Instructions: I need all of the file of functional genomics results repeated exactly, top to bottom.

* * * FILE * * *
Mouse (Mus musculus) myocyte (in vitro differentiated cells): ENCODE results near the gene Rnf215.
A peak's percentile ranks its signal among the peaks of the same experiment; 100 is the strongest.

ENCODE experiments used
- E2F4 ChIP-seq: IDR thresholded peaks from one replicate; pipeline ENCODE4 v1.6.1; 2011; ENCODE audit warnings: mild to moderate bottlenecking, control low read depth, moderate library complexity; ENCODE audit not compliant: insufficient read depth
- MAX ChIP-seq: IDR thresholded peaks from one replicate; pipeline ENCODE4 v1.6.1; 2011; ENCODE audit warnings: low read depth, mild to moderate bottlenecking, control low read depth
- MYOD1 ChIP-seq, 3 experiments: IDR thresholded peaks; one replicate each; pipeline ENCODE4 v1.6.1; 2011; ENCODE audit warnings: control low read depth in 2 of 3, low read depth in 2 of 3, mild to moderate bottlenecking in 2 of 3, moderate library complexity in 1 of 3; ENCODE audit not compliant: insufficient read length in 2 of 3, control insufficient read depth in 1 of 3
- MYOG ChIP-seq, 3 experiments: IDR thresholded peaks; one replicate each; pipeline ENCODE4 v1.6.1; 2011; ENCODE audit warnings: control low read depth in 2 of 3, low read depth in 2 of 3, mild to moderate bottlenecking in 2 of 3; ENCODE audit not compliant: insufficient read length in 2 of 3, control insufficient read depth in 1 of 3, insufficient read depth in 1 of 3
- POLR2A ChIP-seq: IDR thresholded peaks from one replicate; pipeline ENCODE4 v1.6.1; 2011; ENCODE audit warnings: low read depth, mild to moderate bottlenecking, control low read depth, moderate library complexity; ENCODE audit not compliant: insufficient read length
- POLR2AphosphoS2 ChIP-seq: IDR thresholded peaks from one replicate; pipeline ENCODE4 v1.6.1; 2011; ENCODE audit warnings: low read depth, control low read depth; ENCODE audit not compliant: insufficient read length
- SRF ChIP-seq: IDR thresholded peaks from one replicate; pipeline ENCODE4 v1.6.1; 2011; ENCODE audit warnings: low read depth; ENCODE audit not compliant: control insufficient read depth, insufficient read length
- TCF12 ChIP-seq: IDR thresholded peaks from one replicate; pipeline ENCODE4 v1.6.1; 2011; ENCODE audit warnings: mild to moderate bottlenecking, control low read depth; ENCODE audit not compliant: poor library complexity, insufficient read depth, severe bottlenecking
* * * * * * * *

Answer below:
Mouse (Mus musculus) myocyte (in vitro differentiated cells): ENCODE results near the gene Rnf215.
A peak's percentile ranks its signal among the peaks of the same experiment; 100 is the strongest.

ENCODE experiments used
- E2F4 ChIP-seq: IDR thresholded peaks from one replicate; pipeline ENCODE4 v1.6.1; 2011; ENCODE audit warnings: mild to moderate bottlenecking, control low read depth, moderate library complexity; ENCODE audit not compliant: insufficient read depth
- MAX ChIP-seq: IDR thresholded peaks from one replicate; pipeline ENCODE4 v1.6.1; 2011; ENCODE audit warnings: low read depth, mild to moderate bottlenecking, control low read depth
- MYOD1 ChIP-seq, 3 experiments: IDR thresholded peaks; one replicate each; pipeline ENCODE4 v1.6.1; 2011; ENCODE audit warnings: control low read depth in 2 of 3, low read depth in 2 of 3, mild to moderate bottlenecking in 2 of 3, moderate library complexity in 1 of 3; ENCODE audit not compliant: insufficient read length in 2 of 3, control insufficient read depth in 1 of 3
- MYOG ChIP-seq, 3 experiments: IDR thresholded peaks; one replicate each; pipeline ENCODE4 v1.6.1; 2011; ENCODE audit warnings: control low read depth in 2 of 3, low read depth in 2 of 3, mild to moderate bottlenecking in 2 of 3; ENCODE audit not compliant: insufficient read length in 2 of 3, control insufficient read depth in 1 of 3, insufficient read depth in 1 of 3
- POLR2A ChIP-seq: IDR thresholded peaks from one replicate; pipeline ENCODE4 v1.6.1; 2011; ENCODE audit warnings: low read depth, mild to moderate bottlenecking, control low read depth, moderate library complexity; ENCODE audit not compliant: insufficient read length
- POLR2AphosphoS2 ChIP-seq: IDR thresholded peaks from one replicate; pipeline ENCODE4 v1.6.1; 2011; ENCODE audit warnings: low read depth, control low read depth; ENCODE audit not compliant: insufficient read length
- SRF ChIP-seq: IDR thresholded peaks from one replicate; pipeline ENCODE4 v1.6.1; 2011; ENCODE audit warnings: low read depth; ENCODE audit not compliant: control insufficient read depth, insufficient read length
- TCF12 ChIP-seq: IDR thresholded peaks from one replicate; pipeline ENCODE4 v1.6.1; 2011; ENCODE audit warnings: mild to moderate bottlenecking, control low read depth; ENCODE audit not compliant: poor library complexity, insufficient read depth, severe bottlenecking